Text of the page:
Spot Bitcoin ETF: Buzz Builds On Potential SEC Approval

Bitcoin prices are adding to recent gains on signs a spot bitcoin ETF could soon gain regulatory approval.

An image of a coin with the Bitcoin symbol on it.
(Image credit: Getty Images)

Bitcoin prices have been soaring amid reports that a spot bitcoin ETF (exchange-traded fund) could soon hit the market. 

The price of the largest cryptocurrency by market value traded near the $35,000 mark overnight on October 23 – its highest level since May 2022 – after Bloomberg ETF analyst Eric Balchunas posted on X, the social media platform formerly known as Twitter, that asset management firm BlackRock (BLK) had listed its iShares Bitcoin Trust under the ticker IBCT with the Depository Trust & Clearing Corporation (DTCC). This sparked excitement that the Securities and Exchange Commission (SEC) is on the cusp of approving the first spot bitcoin ETF. 

"Bitcoin has stormed higher again … on the back of more ETF chat," says Craig Erlam, senior market analyst at OANDA. "There's clearly a lot of excitement about the prospect of a bitcoin spot ETF, as is evident by such a surge on speculation of something that was already expected to eventually get over the line."

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However, subsequent reports indicated that the listing for the iShares Bitcoin Trust had been removed from the DTCC website, which put a temporary halt in the cryptocurrency's notable rally. 

Still, the price of Bitcoin is up more than 30% since late August when a federal appeals court in Washington D.C. overturned the SEC's attempt to block Grayscale Investments' application for a spot bitcoin ETF. Judge Neomi Rao said the SEC's decision to approve two bitcoin future ETFs but reject the application for the spot market fund was "arbitrary and capricious." 

The order did not "convert the Grayscale Bitcoin Trust product into an ETF immediately, but gives a fair basis for Grayscale to be treated in line with other Bitcoin ETF applicants," says Gautam Chhugani, senior analyst of Global Digital Assets at Bernstein. 

The SEC recently declined to appeal that ruling. Paul Grewal, chief financial officer of cryptocurrency exchange operator Coinbase Global (COIN), feels that the U.S. is making progress in taking steps to approve bitcoin ETFs, even if that progress is slow. "We think that other ETFs are going to be coming online soon enough as the SEC follows the law and is required to apply the law in a neutral way to the applications that are pending," Grewal told CNBC.

What's the difference between a spot vs futures ETF? 

In 2021, cryptocurrency traders scored a win when the SEC approved the ProShares Bitcoin Strategy ETF (BITO) – the first crypto ETF on the market that was not tied to stocks. The fund was so popular it accumulated more than $1 billion in assets under management by its second day.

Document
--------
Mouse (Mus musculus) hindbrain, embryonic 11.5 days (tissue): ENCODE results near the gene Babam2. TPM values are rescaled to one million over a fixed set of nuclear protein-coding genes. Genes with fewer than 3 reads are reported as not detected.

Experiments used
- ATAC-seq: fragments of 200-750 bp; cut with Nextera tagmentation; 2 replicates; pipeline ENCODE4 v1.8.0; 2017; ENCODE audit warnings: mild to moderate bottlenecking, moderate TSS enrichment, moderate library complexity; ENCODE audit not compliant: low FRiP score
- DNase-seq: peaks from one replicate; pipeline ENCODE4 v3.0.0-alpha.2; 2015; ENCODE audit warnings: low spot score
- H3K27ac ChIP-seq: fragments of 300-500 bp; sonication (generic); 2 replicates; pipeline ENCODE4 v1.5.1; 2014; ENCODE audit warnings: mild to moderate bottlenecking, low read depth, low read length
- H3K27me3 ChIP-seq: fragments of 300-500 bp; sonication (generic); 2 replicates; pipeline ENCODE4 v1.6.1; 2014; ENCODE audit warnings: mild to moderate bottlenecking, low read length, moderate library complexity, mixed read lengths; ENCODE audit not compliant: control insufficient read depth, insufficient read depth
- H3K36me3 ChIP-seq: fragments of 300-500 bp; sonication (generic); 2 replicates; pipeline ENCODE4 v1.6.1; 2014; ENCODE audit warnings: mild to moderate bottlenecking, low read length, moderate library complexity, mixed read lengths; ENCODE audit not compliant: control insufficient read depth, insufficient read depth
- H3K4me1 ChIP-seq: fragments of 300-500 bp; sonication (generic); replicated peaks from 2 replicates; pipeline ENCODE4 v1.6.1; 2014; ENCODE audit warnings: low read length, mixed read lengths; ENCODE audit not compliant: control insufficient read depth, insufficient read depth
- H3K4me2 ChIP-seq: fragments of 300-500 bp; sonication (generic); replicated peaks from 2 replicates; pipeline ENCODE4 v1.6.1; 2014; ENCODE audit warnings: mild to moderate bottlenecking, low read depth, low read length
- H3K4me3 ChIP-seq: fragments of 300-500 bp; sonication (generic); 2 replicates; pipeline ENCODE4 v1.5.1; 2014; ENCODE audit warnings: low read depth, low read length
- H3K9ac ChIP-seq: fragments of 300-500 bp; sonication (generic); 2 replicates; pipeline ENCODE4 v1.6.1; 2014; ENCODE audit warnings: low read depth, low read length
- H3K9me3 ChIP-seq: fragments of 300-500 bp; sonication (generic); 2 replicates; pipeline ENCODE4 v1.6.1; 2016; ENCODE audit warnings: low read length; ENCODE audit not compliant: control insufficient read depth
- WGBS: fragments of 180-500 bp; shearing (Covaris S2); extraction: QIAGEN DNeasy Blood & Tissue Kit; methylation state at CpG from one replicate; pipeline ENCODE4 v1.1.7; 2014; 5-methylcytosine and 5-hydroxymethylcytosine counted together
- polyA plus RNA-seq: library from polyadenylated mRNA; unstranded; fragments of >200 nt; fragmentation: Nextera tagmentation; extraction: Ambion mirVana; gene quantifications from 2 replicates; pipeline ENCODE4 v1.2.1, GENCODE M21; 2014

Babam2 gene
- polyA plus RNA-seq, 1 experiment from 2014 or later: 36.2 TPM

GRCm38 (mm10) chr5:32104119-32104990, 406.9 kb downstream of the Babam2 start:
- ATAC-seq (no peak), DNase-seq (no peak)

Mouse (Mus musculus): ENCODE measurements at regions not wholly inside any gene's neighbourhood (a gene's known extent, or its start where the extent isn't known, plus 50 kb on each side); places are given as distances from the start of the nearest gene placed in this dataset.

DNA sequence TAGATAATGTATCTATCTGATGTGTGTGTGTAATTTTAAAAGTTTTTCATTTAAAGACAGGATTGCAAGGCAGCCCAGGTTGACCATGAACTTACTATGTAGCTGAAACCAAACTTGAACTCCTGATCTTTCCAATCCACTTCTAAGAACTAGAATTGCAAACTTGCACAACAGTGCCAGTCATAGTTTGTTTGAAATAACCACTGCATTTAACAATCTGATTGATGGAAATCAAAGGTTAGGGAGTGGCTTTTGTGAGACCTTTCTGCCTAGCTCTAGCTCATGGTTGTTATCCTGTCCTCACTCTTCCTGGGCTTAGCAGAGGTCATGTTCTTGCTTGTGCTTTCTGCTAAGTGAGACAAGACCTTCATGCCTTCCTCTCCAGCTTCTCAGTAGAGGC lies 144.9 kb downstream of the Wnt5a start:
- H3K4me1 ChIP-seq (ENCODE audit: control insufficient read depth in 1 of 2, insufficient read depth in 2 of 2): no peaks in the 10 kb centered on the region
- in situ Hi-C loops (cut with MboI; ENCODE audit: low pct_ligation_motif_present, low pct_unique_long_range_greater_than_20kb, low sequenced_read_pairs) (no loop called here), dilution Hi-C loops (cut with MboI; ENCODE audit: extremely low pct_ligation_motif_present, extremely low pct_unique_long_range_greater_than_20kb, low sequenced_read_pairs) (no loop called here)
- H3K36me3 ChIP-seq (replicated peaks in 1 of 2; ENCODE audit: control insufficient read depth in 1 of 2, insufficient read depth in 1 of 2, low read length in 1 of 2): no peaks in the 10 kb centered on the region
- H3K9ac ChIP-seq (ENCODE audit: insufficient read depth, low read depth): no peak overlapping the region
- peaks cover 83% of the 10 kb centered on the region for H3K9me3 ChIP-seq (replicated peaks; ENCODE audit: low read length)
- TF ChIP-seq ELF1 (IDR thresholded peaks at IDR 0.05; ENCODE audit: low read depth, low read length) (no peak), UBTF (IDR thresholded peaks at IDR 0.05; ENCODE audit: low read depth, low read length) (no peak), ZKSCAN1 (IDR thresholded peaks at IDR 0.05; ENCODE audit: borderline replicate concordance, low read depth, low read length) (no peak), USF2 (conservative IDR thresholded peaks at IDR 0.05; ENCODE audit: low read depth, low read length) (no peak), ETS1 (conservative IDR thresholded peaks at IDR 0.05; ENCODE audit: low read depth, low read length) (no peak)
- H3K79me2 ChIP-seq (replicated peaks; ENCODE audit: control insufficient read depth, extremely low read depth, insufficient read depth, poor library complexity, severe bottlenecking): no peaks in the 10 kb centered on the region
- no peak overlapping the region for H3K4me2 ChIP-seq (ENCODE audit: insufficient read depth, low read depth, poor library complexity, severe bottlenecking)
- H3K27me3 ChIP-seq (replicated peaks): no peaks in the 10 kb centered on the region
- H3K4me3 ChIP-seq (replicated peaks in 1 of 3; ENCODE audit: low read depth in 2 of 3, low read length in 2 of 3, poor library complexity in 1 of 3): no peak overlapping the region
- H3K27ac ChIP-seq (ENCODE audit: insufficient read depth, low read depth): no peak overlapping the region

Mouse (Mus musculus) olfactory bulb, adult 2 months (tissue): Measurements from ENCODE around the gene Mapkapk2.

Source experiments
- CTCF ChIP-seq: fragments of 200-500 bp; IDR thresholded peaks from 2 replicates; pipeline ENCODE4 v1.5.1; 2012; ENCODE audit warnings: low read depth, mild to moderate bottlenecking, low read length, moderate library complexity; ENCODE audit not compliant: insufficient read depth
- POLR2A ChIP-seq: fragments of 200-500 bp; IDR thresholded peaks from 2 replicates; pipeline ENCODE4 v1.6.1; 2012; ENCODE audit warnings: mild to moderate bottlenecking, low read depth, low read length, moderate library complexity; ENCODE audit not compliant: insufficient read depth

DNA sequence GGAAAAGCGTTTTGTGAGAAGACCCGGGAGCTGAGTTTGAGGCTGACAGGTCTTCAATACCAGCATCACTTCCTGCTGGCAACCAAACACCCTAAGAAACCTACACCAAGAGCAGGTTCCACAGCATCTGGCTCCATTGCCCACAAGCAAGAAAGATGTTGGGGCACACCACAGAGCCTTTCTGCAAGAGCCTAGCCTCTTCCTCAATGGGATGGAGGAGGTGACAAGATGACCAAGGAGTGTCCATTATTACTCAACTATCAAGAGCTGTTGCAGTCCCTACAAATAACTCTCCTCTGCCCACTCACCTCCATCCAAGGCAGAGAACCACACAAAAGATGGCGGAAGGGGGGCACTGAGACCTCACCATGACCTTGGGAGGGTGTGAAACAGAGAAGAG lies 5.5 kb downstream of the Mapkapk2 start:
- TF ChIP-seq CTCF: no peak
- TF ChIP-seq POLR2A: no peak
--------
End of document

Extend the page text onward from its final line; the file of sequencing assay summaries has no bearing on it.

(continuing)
There are plenty of other Bitcoin and crypto ETFs on the market, but none that are tied to a digital asset's spot price – or the where it is trading at right now so that it can be bought for immediate delivery. This differs from futures prices, which are where the cryptocurrency is expected to be trading in the future. Futures traders buy contracts that lock in this price for a delivery of the asset at a later date.

The SEC has so far rejected approving a spot bitcoin ETF, citing risks such as market manipulation and fraud.

However, a spot bitcoin ETF could drive demand by investment advisers and wealth and private banking integrated products, as well as provide easier access to ETFs in direct broker accounts, Chhugani says. The analyst thinks total managed crypto assets will reach $500 billion to $600 billion over the next five years, up from the current $45 billion to $50 billion.

Should I buy a bitcoin ETF?

Cryptocurrencies remain highly speculative and should be approached with extreme caution. For market participants interested in dipping their toes into the crypto space, it is crucial that they do their research and only use money they can afford to lose.

One benefit of buying exchange-traded funds is that they spread risk across a basket of assets. However, when it comes to crypto ETFs, this is likely more true for funds that are made up of stocks vs those that are tied to futures or spot prices of a digital currency.

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Karee Venema
Contributing Editor,

With over a decade of experience writing about the stock market, Karee Venema is an investing editor and options expert at She joined the publication in April 2021 after 10 years of working as an investing writer and columnist at Schaeffer's Investment Research. In her previous role, Karee focused primarily on options trading, as well as technical, fundamental and sentiment analysis.